Julie hid most of her beans underneath the rim of her plate.  When mother picked up the plates, she immediately saw the lima beans on the placemat.  Mother stopped in her tracks.  “Now Julie, you disappoint me.  I thought you were a good girl who ate all of her vegetables.  And even more importantly, I’m very disappointed that you’re trying to hide things from mommy, and there’s not a reason to.  Simply eat your delicious vegetables and then you can go play.”
     “But I don’t like stupid lima beans.  They taste yucky.  They remind me of that one time I ate some paper, except that the paper tasted a little better,” said Julie.
     “Now Julie, you know you’re being silly.  These lima beans are so good for you, and they do taste good.  Don’t tell lies to mommy.  You know we haven’t raised you to tell lies.  Only bad girls lie, and I’m sure you don’t want to be a bad girl.  And did you know that some children in Mexico eat food out of trash cans.  You can’t imagine how much better these beans taste.  So simply eat up your lima beans quickly and be done with it.”  Julie made a face while mother wasn’t looking.  Mother picked up my plate, and I quickly grabbed my napkin, containing most of my lima beans.  I stood up and walked swiftly to the sink and threw away my napkin in the trash under the sink.  Then I sat back down.  I threw a sideways glance at mother, hoping she wouldn’t check the trash.  She didn’t.  I think she was distracted with Julie.  Mother set Julie’s plate back down, scooped up the discarded beans and replaced them on the plate.  Mother went back to washing the dishes.
     I leaned over towards Julie and whispered for her to hurry up and eat her beans, so we could go play.  She whispered back, “But that’s not fair!  You didn’t have to eat yours, so I don’t want to eat mine.”
     “Now children, there’ll be no telling secrets in this family.  Dick, you mind your own business.  And Julie, you hurry and eat your beans.  And you won’t be leaving this table until you eat all of your beans,” said Mother.
     “Do I have to eat all of them?  I don’t want to eat all of them.  They’re so gross.”
Mother walked back to the table and counted the beans on Julie’s plate.  “There are only seventeen of them.  That isn’t too many to eat.  Now be a good girl and eat them before I lose my patience with you,” said Mother.
     “Seventeen!  But that’s so many!  Can’t I just eat five of them?”
     “Now I am beginning to lose my patience with you.  You will not leave this table until all seventeen of those beans are gone.  Do I make myself clear, young lady?”
     “Yes mommy,” said Julie with lowered eyes and voice. 
     Mother finished putting the last of the dishes into the dishwasher and put her hands on her hips.  Mother looked at Julie’s plate, and saw that all the beans were still there.  She glared at Julie and said, “Now I don’t care if you have to spend the whole night at that table!  You will not leave until every last one of those beans is gone.”  Julie turned her head away and rolled her eyes, while saying, “Yes mommy.”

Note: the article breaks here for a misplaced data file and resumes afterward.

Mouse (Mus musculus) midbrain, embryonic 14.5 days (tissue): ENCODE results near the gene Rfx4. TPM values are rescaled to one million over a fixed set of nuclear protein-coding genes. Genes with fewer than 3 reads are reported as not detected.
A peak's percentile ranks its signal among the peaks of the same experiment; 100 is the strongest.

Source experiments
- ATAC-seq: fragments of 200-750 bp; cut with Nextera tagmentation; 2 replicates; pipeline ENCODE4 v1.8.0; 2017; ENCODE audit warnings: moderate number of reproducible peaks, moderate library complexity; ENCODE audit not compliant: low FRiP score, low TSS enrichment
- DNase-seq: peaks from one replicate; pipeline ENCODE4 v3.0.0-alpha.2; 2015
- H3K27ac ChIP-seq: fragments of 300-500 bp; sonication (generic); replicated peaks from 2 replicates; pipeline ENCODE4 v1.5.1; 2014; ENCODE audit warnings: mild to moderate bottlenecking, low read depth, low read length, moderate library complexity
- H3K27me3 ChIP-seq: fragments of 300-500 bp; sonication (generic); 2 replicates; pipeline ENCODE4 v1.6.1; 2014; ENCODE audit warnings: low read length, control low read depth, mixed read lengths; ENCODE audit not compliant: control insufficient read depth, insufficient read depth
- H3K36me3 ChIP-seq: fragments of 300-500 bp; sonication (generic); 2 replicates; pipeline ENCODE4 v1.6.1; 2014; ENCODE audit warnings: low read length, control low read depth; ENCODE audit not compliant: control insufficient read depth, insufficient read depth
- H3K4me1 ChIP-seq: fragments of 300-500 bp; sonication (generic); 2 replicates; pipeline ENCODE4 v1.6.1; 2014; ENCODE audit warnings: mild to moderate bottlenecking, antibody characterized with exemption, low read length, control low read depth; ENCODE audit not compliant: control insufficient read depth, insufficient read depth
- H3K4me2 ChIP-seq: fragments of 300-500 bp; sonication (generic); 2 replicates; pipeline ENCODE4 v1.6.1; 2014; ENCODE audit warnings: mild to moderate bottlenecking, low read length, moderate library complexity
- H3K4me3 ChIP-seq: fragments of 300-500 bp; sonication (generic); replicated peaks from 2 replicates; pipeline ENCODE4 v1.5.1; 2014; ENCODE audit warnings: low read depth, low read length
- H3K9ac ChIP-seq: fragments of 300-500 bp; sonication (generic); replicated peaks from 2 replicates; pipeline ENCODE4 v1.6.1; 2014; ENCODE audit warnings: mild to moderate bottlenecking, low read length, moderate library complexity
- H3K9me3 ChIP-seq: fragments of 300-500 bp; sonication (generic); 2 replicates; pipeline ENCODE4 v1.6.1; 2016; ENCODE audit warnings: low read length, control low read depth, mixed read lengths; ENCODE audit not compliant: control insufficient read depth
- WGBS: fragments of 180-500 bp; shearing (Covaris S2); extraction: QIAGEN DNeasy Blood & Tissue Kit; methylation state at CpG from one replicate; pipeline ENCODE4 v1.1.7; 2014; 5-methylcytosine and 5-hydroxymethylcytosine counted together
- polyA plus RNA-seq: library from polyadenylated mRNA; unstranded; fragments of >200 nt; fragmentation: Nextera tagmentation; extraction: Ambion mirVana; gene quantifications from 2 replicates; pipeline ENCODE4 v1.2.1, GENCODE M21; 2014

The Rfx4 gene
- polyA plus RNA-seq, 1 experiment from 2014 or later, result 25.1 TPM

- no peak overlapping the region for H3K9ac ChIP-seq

Mother took several steps towards Julie and pointed a finger at her, “Now you listen here young lady.  I won’t have any daughter of mine rolling her eyes at me.  I won’t tolerate that kind of disrespect.  And if your father was any kind of man, he’d back me up on this.  And do you realize there are starving children in Africa that would die to have those seventeen lima beans?  Now, you will do as I say, and eat every last one of them.  Do I make myself clear?”
     Julie stared at her lap, and almost inaudibly said, “Yes mommy.”
     “What?  I didn’t hear you.  What did you say?”
     Julie spoke louder, “Yes mommy.”
     “You know Julie, maybe you’re telling me that there’s something wrong with my food.  That maybe my food isn’t good enough for you.  Or maybe you’re saying that my cooking isn’t good enough for you.  Is that it?  Is that what you’re telling me?”
     “No mommy, I’m not saying that!  Please don’t get mad!  I promise I’ll eat my food right away.”
     “Now that’s better.  And I’m not mad.  I don’t get mad,” said Mother.
     “Yes mommy,” said Julie.
     “Now don’t torture yourself, just eat the beans and be done with it,” said mother as she left the kitchen.

     As soon as Mother left Julie began to cry.  She began sobbing quietly, yet sobbing so strongly that she couldn’t eat.  I got worried and said to her, “Julie, stop crying!  Stop crying so you can eat your food.  She’ll be back soon, and you don’t want her to get madder.  You know what happens when she gets really mad.  Please stop crying and eat your food!”